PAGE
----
Navigating finances can be overwhelming for new college grads. Here are some tips

A tassel with 2023 on it rests on a graduation cap
Deciding how to manage your finances after graduating from college can be overwhelming, given the many competing demands.
(Alex Brandon / Associated Press)

For new college graduates, receiving that first post-degree paycheck can be almost as exciting as getting the diploma. But it also presents a challenge: Given the many demands on a young person’s budget, how should those funds be managed?

We asked money experts to share their best personal finance strategies to help this year’s college grads successfully launch their financial lives. Here’s what they said.

Make a budget

To figure out how to allocate your money toward needs, wants and everything else, Erin Lowry, author of the “Broke Millennial Workbook,” said that instead of following the latest budgeting trend on TikTok, it’s helpful to just sit down with a pen and paper.


After accounting for large expenses such as rent, car payments and food, you can see what nonessentials also fit. “You might want to go out to dinner with friends, build up new work attire or adopt a dog,” Lowry said. Writing out the budget helps you figure out what you can afford and when, she said.

“We conceive of budgets as restrictive things that keep us from having fun, but you should be thinking of it as a way of controlling how your money is spent. If you don’t know, you’ve sacrificed all control,” Lowry said.

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Factor in taxes

Melissa Jean-Baptiste, a financial educator and the author of the book “So… This Is Why I’m Broke,” said it’s easy to forget to account for taxes, so you might have less take-home pay than you anticipated. Retirement contributions and other deductions can further lower that amount.

Jean-Baptiste suggested setting aside some time to understand your first paycheck and all those deductions. “Take yourself on a money date so you understand how much you’re bringing home and how much you have left to save and invest,” she said.

Start saving

Alex Rezzo, a certified financial planner and the founder of Andante Financial in the Los Angeles area, urges new grads to start saving for retirement right away, advising that they save at least 1% of each paycheck and increase that amount over time.


“There will always be a more immediate excuse to delay saving for retirement,” he said.

He also suggested parking your direct-deposited paycheck funds in an online bank that offers a competitive high-yield account and is backed by the Federal Deposit Insurance Corp. That way, the money probably will earn more than it would sitting in a traditional bank’s checking or savings account.

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Protect your credit

As you build your independent financial life, making at least the minimum payments on your student loan and credit card accounts can help protect your credit. Missing a payment, Lowry said, could damage your credit score. She suggested focusing on paying down any high-interest debt first to reduce the total amount going to interest.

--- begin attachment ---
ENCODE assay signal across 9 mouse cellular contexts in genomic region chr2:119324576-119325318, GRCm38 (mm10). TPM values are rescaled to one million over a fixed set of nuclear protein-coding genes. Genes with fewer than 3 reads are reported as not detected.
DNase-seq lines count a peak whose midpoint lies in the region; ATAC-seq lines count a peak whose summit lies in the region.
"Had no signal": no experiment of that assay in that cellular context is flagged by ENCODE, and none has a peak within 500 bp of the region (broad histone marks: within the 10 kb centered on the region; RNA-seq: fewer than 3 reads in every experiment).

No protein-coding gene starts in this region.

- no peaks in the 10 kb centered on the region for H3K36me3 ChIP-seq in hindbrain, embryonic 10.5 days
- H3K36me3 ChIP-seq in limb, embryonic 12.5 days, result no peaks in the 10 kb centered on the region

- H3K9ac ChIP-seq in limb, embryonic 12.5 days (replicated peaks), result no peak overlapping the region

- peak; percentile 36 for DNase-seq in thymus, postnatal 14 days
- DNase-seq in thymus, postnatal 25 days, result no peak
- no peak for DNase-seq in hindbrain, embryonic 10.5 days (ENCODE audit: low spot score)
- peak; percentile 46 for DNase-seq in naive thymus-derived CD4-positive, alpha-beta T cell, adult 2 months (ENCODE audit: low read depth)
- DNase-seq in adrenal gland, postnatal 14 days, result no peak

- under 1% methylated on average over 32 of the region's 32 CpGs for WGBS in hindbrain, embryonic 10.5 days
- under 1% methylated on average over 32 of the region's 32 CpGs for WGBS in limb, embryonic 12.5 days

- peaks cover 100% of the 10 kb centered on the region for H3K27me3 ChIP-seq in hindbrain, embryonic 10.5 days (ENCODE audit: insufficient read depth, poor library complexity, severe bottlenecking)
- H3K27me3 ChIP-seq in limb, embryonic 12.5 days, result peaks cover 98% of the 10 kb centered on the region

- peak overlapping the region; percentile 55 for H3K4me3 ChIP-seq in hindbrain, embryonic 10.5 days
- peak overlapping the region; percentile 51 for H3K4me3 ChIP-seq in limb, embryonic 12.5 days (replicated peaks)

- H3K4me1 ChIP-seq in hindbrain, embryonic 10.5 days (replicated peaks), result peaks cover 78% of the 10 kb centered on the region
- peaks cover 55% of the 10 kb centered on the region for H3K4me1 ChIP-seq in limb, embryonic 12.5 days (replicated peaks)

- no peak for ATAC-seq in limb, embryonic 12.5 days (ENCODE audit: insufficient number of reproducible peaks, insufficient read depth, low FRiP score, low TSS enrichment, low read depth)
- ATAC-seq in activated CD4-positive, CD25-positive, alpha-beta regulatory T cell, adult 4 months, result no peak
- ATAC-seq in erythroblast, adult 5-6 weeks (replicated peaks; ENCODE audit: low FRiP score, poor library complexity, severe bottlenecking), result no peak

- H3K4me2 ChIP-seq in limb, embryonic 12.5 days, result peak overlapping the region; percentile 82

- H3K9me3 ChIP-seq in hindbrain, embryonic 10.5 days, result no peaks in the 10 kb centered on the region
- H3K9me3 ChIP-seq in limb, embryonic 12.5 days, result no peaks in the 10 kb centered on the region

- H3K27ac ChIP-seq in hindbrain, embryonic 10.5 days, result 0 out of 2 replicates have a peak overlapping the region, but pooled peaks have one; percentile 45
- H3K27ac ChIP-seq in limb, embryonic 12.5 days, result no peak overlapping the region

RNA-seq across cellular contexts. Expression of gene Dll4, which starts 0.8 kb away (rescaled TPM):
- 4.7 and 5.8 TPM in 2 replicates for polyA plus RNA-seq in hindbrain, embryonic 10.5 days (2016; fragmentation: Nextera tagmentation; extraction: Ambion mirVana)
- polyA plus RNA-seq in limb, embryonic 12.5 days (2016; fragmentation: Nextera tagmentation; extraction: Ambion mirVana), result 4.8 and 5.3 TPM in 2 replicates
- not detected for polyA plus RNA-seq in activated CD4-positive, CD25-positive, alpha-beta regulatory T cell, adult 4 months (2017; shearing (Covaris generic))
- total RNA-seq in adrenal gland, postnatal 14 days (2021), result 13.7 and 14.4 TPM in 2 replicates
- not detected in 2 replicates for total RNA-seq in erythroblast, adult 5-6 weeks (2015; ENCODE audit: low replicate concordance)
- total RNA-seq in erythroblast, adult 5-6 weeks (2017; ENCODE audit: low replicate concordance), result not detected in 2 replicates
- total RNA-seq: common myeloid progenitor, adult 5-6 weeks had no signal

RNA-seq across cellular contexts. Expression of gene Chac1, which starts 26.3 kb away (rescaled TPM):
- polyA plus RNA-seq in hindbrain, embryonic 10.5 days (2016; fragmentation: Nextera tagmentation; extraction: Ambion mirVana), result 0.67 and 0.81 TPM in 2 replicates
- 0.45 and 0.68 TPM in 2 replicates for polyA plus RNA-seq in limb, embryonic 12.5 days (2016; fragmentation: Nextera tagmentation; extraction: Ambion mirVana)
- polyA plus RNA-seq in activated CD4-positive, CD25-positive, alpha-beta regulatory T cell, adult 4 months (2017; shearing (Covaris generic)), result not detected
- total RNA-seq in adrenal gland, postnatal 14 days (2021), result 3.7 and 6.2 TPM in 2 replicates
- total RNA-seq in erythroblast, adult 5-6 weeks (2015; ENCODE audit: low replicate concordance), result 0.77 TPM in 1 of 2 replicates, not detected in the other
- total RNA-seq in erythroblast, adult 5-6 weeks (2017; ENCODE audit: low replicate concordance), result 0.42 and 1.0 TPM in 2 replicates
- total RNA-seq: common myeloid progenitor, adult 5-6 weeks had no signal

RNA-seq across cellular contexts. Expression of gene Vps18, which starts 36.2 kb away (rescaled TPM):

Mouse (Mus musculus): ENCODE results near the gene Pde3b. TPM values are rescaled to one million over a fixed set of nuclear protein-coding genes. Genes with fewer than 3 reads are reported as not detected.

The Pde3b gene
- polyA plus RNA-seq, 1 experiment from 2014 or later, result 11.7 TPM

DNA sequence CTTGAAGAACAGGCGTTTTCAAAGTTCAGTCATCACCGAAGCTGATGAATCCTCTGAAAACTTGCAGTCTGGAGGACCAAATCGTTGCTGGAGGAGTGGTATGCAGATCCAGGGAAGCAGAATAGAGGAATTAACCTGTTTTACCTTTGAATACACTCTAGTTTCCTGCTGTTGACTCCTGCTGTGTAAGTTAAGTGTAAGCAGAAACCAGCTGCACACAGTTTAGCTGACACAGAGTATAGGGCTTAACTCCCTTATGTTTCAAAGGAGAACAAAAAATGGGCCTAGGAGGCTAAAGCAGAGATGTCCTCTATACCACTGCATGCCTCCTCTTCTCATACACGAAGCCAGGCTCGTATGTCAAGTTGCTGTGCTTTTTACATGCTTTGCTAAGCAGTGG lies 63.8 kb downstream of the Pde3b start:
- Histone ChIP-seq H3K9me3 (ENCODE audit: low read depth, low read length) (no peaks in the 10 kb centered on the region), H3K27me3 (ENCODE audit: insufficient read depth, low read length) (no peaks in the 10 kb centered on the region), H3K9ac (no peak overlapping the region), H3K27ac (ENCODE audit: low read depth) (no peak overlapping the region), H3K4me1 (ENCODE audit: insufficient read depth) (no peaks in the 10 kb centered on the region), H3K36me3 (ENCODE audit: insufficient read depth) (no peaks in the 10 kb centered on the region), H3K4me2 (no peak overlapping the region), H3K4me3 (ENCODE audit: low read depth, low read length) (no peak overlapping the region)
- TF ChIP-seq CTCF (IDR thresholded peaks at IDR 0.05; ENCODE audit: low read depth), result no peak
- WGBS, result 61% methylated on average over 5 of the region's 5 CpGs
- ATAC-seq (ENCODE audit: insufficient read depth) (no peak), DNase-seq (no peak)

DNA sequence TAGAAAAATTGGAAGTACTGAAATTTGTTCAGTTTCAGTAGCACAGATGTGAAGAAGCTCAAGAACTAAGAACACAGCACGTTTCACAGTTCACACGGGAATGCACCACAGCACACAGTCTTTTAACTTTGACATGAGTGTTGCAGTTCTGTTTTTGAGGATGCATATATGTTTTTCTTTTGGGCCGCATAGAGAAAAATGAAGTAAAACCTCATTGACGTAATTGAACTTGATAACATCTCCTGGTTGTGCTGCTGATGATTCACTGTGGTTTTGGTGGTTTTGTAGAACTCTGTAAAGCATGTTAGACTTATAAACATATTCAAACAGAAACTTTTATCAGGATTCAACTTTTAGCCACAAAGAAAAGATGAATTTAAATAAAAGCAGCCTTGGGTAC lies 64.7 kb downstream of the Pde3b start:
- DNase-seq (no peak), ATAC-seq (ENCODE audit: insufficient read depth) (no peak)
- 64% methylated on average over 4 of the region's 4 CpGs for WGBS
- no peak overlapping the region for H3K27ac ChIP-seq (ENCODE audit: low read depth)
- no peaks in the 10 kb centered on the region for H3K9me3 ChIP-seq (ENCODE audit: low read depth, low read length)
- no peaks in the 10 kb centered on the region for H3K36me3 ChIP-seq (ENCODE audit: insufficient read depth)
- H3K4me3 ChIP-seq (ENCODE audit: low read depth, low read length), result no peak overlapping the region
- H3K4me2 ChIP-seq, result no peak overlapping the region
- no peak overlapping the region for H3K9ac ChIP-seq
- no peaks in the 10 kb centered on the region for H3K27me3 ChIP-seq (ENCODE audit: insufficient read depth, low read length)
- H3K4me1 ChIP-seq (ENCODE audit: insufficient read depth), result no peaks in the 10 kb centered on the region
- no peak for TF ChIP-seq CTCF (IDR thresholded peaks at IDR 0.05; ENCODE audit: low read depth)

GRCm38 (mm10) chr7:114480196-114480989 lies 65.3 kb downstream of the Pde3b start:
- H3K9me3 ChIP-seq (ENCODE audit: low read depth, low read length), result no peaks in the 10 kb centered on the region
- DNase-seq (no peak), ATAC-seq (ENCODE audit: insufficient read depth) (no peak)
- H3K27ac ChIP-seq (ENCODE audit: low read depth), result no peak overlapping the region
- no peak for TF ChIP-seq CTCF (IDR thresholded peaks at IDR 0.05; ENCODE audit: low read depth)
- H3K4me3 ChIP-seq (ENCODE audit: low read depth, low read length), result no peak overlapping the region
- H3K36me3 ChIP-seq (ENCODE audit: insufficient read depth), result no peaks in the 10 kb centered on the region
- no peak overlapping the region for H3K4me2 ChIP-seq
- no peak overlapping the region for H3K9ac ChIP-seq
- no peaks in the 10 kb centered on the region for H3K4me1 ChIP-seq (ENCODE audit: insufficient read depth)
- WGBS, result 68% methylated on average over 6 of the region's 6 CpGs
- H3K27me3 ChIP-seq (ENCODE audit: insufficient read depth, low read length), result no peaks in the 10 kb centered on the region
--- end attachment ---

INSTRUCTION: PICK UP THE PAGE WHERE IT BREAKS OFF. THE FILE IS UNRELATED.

Lowry also suggested freezing or locking your credit, which makes it much harder for identity thieves to apply for new credit in your name. Just remember that if you freeze your credit, you’ll also have to thaw it if you want to apply for credit yourself, she says, adding, “you might want to wait until you’re through a period of time when you’re applying for new accounts.”

Learn from mistakes

Kennedy Reynolds, chief education officer at Acorns, a financial services company, said mistakes are part of the learning process, whether it’s overspending or accruing credit card debt, but the key is to learn from the experience.

“If you have debt to pay down, take that paycheck and split it up” toward those bills until they are paid off, she said. “Try to picture yourself later and know that the choices you’re making now will have a long-term impact.”

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Look beyond your paycheck

Linda Whiteman, a personal finance teacher at Outschool, an online learning platform for kids, teaches her students to think entrepreneurially. After all, she tells them, most millionaires are business owners.

“You don’t have to work for someone,” she said. She asks her students to consider what they can teach others, whether offering piano lessons online or creating digital art. Pursuing additional income outside of a paycheck can help grow wealth, she said.

Jean-Baptiste found success doing exactly that: She used her experience as a teacher to create and sell lesson plans online. “I was bringing in $10,000 a year that I could put toward debt,” she said. Her lesson plans eventually turned into the financial literacy business that she operates today.

Earning additional income outside of a paycheck, she said, “can be a game-changer” — financial wisdom that applies at any age.

Palmer writes for personal finance site NerdWallet. This article was distributed by the Associated Press.